But instead of apologizing, Wilson attempted to justify her claim, responding on Thursday to a tweet that referenced the work of Queen Latifah and Mo’Nique.

“Yeah I of course know of these movies but it was questionable as to whether: 1. Technically those actresses were plus size when filming those movies or 2. Technically those films are categorized/billed as a studio rom-com with a sole lead,” she wrote. “So there’s a slight grey area.”

In a separate tweet, issued a minute later, she thanked the Twitter user and wrote “I fully take all the comments onboard.”

Wilson’s tweet unleashed a backlash, even drawing a response from Mo’Nique.

“Hey my sweet sister,” the Oscar-winning actress wrote over t he weekend. “Let’s please not allow this business to erase our talent with giving grey areas and technicalities. Take a moment and know the history. DON’T BE A PART OF ERASING IT. I wish you the best.”

Wilson responded saying it was never her “intention to erase anyone else’s achievements,” adding, “I adore you and Queen Latifah so so much . . . I support all plus size ladies and everything positive we are doing together.”

Many called on Wilson to just “admit you misspoke.”

Others quickly pointed out the flaws in Wilson’s explanation.

“huh? Queen . . . has been plus size . . . her entire . . . career,” tweeted comedian and author Franchesca “Chescaleigh” Ramsey. “Monique . . . has been plus size . . . her. entire. career.”

Then, as the criticism continued to roll in, Wilson began blocking her critics, prompting the creation of the hashtag “#RebelWilsonBlockedMe.” Twitter users also started noticing a trend among those getting blocked â€" a majority of them are people of color.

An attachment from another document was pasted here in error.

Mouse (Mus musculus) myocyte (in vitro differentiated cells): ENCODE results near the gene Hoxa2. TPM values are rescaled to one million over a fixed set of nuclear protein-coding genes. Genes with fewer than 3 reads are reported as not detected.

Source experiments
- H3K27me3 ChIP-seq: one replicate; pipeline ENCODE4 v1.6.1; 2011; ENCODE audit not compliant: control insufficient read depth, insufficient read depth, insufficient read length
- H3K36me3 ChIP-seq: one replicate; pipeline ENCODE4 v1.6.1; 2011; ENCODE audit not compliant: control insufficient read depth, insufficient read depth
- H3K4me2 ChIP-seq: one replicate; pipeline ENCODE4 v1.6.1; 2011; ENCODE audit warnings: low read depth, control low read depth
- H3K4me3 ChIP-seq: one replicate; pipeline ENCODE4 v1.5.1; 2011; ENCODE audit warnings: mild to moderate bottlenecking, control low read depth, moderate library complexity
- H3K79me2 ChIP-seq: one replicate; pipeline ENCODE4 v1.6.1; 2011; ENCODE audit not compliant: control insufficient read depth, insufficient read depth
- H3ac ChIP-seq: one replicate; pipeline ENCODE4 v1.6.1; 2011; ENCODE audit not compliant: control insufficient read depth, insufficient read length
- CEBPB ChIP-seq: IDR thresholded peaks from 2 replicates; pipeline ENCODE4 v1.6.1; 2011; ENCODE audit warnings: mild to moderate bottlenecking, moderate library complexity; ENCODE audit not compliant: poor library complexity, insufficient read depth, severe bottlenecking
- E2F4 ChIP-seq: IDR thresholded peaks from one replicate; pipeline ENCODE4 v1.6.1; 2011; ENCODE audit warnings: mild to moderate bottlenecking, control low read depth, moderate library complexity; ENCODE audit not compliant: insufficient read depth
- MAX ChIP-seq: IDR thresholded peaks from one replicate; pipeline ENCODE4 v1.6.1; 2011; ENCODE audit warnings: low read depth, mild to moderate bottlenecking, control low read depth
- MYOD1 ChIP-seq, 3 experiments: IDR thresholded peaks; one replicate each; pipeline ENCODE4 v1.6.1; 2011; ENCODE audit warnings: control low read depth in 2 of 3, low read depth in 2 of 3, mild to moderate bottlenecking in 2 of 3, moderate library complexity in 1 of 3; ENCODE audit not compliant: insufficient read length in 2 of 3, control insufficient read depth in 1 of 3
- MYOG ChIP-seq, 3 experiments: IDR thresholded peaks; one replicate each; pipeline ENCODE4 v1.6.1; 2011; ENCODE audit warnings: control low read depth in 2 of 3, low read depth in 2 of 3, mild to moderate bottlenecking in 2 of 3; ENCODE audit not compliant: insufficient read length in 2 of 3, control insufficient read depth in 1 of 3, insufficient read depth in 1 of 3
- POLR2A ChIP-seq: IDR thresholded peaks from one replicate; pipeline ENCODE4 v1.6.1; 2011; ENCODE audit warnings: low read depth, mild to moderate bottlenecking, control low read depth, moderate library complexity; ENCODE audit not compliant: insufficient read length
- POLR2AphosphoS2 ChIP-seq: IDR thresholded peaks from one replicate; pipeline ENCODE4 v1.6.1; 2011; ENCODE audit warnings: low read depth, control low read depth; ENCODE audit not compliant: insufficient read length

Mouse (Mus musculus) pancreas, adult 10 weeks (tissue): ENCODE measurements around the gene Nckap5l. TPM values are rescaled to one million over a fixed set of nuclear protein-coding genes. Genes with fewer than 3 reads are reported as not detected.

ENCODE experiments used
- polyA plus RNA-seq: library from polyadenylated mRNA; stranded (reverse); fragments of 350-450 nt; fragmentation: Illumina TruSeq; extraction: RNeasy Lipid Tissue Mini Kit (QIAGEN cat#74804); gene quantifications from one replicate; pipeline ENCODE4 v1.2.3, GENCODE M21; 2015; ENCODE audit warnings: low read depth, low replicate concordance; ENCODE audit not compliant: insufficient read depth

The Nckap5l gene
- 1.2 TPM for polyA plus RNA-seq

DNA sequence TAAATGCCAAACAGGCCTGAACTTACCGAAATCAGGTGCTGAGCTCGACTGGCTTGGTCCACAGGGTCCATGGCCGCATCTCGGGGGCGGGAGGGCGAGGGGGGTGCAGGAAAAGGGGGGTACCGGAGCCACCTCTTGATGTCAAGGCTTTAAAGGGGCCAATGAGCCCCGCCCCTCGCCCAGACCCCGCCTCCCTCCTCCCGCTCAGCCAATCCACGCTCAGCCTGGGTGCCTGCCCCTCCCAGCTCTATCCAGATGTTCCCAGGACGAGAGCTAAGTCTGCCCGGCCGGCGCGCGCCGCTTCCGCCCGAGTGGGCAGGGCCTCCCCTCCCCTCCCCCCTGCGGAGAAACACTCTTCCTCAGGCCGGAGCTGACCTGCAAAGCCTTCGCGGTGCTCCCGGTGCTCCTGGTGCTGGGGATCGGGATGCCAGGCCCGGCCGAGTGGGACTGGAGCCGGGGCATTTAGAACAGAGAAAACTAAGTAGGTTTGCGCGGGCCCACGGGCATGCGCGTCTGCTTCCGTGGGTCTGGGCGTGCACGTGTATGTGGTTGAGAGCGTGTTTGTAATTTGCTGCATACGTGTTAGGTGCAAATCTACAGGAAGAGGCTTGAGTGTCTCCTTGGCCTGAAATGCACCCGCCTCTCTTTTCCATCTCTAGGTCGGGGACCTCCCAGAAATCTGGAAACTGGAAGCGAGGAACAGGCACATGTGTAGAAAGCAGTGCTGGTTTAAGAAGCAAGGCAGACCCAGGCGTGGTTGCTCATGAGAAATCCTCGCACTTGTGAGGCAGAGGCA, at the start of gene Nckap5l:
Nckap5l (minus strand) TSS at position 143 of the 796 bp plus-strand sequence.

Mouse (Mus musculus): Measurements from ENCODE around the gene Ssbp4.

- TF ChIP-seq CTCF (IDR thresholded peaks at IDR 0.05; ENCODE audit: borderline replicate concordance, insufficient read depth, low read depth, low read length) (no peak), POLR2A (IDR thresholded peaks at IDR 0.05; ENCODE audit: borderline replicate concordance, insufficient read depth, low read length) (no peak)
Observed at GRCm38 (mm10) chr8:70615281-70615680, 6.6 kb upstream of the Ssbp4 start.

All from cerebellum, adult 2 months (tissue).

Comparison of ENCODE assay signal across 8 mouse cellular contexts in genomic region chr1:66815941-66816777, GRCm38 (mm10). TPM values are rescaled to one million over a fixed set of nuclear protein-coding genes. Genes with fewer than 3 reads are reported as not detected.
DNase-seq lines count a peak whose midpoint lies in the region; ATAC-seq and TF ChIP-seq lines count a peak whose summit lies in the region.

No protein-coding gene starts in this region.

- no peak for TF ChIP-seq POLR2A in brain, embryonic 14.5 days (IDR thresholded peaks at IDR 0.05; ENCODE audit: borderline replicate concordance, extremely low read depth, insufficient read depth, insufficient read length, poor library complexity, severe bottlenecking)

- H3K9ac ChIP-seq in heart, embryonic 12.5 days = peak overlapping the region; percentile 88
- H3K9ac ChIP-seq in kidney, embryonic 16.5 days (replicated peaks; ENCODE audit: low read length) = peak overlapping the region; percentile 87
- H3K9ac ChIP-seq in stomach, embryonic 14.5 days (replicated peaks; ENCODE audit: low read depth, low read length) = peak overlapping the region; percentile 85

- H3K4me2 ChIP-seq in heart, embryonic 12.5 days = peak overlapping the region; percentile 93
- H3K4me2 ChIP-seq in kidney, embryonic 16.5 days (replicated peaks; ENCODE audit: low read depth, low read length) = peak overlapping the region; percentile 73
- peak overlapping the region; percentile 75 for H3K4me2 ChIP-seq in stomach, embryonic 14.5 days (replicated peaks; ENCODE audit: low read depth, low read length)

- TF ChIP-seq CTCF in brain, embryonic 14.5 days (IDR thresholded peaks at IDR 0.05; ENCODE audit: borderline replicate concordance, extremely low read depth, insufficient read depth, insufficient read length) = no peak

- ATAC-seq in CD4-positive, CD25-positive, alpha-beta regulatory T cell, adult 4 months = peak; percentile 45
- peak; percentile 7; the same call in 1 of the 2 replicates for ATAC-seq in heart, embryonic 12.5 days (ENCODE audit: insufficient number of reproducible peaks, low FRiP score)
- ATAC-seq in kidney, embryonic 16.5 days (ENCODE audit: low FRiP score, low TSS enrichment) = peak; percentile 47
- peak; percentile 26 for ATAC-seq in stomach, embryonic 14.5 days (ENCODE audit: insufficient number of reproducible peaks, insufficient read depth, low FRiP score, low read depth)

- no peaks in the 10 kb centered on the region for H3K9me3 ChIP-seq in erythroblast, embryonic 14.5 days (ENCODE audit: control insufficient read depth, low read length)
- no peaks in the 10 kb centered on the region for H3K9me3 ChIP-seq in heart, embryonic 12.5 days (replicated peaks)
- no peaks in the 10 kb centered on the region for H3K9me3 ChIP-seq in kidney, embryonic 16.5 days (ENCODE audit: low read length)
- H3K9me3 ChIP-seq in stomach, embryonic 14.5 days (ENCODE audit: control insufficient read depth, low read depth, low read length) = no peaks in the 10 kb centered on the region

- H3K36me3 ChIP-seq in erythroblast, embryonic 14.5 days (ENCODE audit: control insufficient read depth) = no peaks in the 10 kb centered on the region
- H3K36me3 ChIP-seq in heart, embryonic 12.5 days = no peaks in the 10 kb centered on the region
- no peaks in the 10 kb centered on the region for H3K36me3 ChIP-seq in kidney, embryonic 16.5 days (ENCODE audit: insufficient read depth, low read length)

“Rebel Wilson tryna block more Black folks than voter suppression,” tweeted Brooklyn-based journalist and activist George M. Johnson, who was one of the people blocked.

Two days after posting her video, Noor was also blocked. She tweeted that all she had wanted to do was share her “honest & respectful thoughts” with Wilson.

Author Jenee Darden told Bustle in an email that she thought Wilson’s issue wasn’t with the criticisms being voiced, but with who was voicing them,

“She had a problem with the [messengers] â€" women of color,” wrote Darden, who was blocked. “She can block every Black woman from here to the deepest parts of Wakanda. She’s still not the first plus-size actress to star in a romantic comedy.”

As of early Tuesday morning, a list of those blocked by Wilson created by Clarkisha Kent, a film and pop culture writer, had nearly 40 people on it.

Kent told Yahoo Movies UK that the people who were blocked, including herself, were “very gracious and took the time to educate her on why she was incorrect and wrong in her erasure of plus-sized icons Queen Latifah and Mo’Nique â€" though we didn’t need to.”

Wilson’s Monday apology was met with mixed reactions. Some thanked the actress, while others doubted the apology’s sincerity, one user describing it as reading li ke “a forced PR apology written by your manager.”

“Better late than never,” Kent tweeted.

Source: Google News US Entertainment | Netizen 24 United States